On Sunday, some of Phnom Penh’s top chefs were initiated into the newly formed Cambodian chapter of the international culinary association Disciples d’Escoffier – in a ceremony that included sashes with miniature copper saucepans, the handing out of diplomas and a little lighthearted paddling.
Founded over 60 years ago, the global association is named after the legendary French chef Auguste Escoffier, who is credited with codifying the foundations of contemporary cooking and technique in his 1903 publication A guide to modern cookery, as well as creating kitchen structures that are still used today.
“I think we have reached a culinary level that while not yet extraordinary can go beyond its current boundaries,” said Richard Gillet, the newly inducted president of the Cambodian chapter of the Disciples d’Escoffier, about local cuisine.
Robert Fontana, the chairman of the board of Disciples d’Escoffier Asia – who did the honour of smacking Gillet with the paddle to establish the chapter, before Gillet himself wielded it to initiate a dozen other men in white smocks – told members that that they need to think about how they can spread their knowledge to others.
“It’s not just one ribbon and one diploma you are going to put on your wall, no way,” he said. “You are going to be a team. Alone [it’s] impossible.”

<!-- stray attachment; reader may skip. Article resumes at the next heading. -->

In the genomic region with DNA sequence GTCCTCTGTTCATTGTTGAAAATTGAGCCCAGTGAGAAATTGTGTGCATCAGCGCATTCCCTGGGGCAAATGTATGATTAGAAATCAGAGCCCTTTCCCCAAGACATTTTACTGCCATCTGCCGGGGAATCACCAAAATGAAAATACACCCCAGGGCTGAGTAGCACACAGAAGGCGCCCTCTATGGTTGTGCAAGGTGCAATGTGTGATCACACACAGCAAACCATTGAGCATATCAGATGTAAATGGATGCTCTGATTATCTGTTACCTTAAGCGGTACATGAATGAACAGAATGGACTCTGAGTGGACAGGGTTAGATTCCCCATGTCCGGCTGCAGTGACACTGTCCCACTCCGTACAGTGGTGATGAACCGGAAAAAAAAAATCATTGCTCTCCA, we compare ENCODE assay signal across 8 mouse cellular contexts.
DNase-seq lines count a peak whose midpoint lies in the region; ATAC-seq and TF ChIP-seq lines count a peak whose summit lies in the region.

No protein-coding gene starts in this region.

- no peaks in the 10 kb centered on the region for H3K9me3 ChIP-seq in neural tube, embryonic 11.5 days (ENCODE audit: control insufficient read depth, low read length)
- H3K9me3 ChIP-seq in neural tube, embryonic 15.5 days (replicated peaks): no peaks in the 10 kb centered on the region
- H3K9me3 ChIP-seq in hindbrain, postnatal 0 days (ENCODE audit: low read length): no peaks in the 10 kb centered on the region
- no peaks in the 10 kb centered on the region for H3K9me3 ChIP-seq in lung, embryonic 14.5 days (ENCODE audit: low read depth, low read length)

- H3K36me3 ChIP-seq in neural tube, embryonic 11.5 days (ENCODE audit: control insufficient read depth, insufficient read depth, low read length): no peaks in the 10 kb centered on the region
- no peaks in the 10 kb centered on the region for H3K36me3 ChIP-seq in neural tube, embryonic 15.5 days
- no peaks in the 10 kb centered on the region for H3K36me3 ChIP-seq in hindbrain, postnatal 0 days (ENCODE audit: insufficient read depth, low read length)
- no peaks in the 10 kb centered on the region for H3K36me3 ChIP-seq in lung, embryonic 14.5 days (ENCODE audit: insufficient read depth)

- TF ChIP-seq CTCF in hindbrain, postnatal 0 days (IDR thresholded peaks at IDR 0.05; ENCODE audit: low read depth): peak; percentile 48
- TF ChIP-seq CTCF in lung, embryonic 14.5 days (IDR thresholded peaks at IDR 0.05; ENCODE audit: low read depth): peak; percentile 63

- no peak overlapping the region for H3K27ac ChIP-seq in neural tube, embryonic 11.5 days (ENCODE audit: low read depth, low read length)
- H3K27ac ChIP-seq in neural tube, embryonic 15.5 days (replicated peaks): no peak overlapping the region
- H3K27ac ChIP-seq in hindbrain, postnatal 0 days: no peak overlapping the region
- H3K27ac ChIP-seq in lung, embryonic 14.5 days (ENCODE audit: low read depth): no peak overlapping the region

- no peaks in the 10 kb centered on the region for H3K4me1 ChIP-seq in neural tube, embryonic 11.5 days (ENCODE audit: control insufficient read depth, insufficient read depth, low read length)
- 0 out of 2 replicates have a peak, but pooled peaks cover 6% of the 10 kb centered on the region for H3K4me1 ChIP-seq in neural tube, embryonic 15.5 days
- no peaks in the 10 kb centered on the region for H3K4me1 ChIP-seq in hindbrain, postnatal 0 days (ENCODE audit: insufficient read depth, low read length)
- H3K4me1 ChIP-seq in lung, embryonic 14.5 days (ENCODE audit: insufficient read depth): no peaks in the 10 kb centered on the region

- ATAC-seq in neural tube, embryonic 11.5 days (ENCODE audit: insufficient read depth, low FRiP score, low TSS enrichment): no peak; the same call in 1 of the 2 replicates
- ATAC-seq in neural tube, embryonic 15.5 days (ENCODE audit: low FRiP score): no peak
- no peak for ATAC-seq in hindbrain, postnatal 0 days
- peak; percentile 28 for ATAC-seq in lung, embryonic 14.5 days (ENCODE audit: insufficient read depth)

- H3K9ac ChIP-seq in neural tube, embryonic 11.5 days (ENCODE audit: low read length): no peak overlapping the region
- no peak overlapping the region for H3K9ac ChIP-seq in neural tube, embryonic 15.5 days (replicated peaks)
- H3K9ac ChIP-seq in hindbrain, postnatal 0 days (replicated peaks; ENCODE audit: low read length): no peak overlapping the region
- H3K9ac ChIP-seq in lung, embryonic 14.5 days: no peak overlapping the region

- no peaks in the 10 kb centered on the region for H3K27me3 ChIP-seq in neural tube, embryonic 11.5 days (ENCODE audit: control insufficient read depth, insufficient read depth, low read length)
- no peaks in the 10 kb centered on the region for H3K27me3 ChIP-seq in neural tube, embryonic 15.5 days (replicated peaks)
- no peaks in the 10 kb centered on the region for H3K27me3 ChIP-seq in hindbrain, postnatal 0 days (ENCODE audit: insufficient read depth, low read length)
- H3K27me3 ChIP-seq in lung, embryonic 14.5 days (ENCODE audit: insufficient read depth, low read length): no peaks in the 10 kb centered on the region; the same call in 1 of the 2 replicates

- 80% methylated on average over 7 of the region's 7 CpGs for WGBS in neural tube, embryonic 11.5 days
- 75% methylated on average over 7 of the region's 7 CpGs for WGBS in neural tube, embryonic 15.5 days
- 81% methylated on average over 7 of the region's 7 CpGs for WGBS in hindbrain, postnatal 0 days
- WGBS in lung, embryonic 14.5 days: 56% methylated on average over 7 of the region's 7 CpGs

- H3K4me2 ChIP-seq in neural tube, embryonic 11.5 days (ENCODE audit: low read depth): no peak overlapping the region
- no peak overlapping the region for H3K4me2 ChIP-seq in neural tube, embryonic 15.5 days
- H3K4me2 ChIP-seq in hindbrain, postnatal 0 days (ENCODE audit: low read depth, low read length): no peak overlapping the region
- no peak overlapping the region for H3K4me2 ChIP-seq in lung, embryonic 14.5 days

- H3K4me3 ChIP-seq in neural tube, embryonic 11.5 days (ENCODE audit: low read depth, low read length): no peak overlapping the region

With Gillet at the helm and Luu Meng, the director of Thalias Hospitality Group, as vice president, the immediate goals are to set up master class-style workshops for cooks and chefs every three months. Other members include Frank Sampere of Open Wine and Takeshi Kamo of La Résidence, among others.
“The aim is transmit know-how and to give opportunities to young Cambodians, before even thinking about their career, giving them the desire to learn about cooking,” Gillet said.
Also on the docket will be a cooking competition to award the “young talents of Escoffier”, which is open to chefs under the age of 25. The winner will then represent the Kingdom in Hong Kong for the regional competition and, if successful there, in France for the global competition.
“[Generally] all the competitions have been something where you get your diploma, you get your medal but you remain in Cambodia. Now you can take Cambodia abroad,” Gillet said, adding that “it creates doors, opportunities . . . [and] can create dreams”.
Martin Kobald, the vice president of the World Association of Chefs’ Societies, who was in town to judge a cooking competition hosted by the Academy of Culinary Arts and the Cambodian Chefs Federation, said the establishment of the Escoffier chapter in Cambodia is “a great addition” to the local culinary scene.
“We all strive for the same thing, to grow the culinary world, that’s really what it’s all about, and to promote our profession,” he said.